even when you’re down, look up

“A people who do not honor the deeds of their worthy dead
will do nothing worthy of being honored by their descendants.”

Macalay


(a weathered tombstone, Myers Cemetery, Townsend, TN / Julie Cook / 2020)

It was hot, nearing 90, as the sun beat down on our backs.
The bugs certainly weren’t bothered by the heat as they swarmed around our faces.
My husband kept slapping at his legs to fend off the ravenous bites.

On this particular July 4th, 2020 we found ourselves wandering around the oldest cemetery
in this particular part of Tennessee—
Myers Cemetery in the small sleepy town of Townsend, Tennessee.

Townsend boasts being the quiet side of the Smokies…
a far cry from nearby Pigeon Forge or Gatlinburg.

We like quiet.

Townsend is one of the gateways to The Great Smokey Mountains National Park…
in particular the gateway to Cades Cove—
One of the first mountain settlements by white European immigrants in what was
originally a part of the Cherokee Nation.

Myers cemetery dates back to 1795, if not even years before.
There are approximately 300 graves, many unknown, and even many unmarked.
Out of the approximate 300 marked graves,
75 graves belong to children under the age of 12.

There was the bittersweet double tombstone of twins born in 1805—
each living 4 and 5 days respectively.

Sheep and lambs that rest atop tombstones, denote the graves of children.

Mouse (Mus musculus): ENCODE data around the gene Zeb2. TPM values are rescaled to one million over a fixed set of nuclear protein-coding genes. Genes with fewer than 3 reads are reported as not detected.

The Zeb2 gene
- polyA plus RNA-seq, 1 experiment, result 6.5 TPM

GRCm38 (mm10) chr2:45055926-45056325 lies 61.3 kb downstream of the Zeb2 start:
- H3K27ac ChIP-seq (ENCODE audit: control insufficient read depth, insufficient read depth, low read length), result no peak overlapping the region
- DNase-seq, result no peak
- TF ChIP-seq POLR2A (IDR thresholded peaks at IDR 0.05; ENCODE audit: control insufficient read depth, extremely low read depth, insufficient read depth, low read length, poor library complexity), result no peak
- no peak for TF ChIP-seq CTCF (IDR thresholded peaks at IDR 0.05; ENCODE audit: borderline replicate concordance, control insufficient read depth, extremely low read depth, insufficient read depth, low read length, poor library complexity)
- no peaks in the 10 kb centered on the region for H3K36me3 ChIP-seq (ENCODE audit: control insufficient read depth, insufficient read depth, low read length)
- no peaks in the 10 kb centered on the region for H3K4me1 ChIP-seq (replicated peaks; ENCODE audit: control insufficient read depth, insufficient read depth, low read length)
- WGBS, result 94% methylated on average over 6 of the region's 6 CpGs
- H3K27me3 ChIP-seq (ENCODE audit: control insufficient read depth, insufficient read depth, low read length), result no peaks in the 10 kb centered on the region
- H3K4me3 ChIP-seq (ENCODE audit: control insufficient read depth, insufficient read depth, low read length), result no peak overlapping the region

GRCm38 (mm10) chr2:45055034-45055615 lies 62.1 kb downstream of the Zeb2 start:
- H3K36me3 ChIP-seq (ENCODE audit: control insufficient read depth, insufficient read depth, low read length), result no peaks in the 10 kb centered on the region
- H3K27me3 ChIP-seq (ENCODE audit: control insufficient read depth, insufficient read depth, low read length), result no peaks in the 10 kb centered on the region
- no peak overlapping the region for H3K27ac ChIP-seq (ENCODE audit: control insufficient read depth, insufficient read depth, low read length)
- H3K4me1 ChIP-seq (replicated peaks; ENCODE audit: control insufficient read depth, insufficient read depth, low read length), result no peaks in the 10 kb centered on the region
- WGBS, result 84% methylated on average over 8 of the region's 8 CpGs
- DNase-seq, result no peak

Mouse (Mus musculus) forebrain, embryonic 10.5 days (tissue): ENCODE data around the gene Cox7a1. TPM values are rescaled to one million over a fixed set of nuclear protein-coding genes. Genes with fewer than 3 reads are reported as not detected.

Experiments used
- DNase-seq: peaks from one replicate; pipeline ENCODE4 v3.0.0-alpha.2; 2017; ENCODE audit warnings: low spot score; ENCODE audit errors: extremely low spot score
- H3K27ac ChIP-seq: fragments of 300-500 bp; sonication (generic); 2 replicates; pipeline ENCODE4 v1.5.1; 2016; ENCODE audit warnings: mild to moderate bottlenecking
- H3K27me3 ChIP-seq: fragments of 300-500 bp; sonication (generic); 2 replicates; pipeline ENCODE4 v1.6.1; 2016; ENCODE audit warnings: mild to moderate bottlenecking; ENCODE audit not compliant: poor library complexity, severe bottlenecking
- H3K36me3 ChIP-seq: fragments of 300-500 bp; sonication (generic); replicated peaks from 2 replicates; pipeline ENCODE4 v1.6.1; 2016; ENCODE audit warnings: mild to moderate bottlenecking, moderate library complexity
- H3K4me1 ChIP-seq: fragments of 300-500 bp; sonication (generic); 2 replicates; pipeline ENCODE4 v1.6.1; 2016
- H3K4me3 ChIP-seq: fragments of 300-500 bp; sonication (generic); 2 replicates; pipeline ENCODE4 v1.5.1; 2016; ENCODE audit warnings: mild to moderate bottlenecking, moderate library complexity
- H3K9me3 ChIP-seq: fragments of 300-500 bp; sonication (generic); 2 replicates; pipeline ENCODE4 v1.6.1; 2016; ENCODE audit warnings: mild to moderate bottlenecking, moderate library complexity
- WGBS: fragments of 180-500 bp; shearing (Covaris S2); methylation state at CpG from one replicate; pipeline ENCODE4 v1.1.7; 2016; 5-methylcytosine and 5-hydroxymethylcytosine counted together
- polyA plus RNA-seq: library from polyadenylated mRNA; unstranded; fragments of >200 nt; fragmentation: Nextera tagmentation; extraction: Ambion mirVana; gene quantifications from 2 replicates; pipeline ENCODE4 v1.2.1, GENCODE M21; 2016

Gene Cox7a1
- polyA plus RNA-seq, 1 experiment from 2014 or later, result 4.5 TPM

Even the small etched hand, held within a larger hand.

But many of the oldest graves simply have a single stone or piece of slate marking one’s place.

And so when I saw the worn weathered marker of a hand with a finger pointing upward, I couldn’t
help but see the significance that even in death, we are reminded our hope and help
comes from above.

So as we find ourselves currently gripped by all sorts of angst, sorrow, fear and the unknown on this earth, it is here in a quiet mountain cemetery , walking amongst the long dead, that I am pointedly reminded that even in death,
we are to always look up…

“We must pray literally without ceasing— without ceasing—
in every occurrence and employment of our lives…
that prayer of the heart which is independent of place or situation,
or which is rather a habit of lifting up the heart to God as in a constant
communication with Him.”

St. Elizabeth Ann Seton

I lift up my eyes to the hills.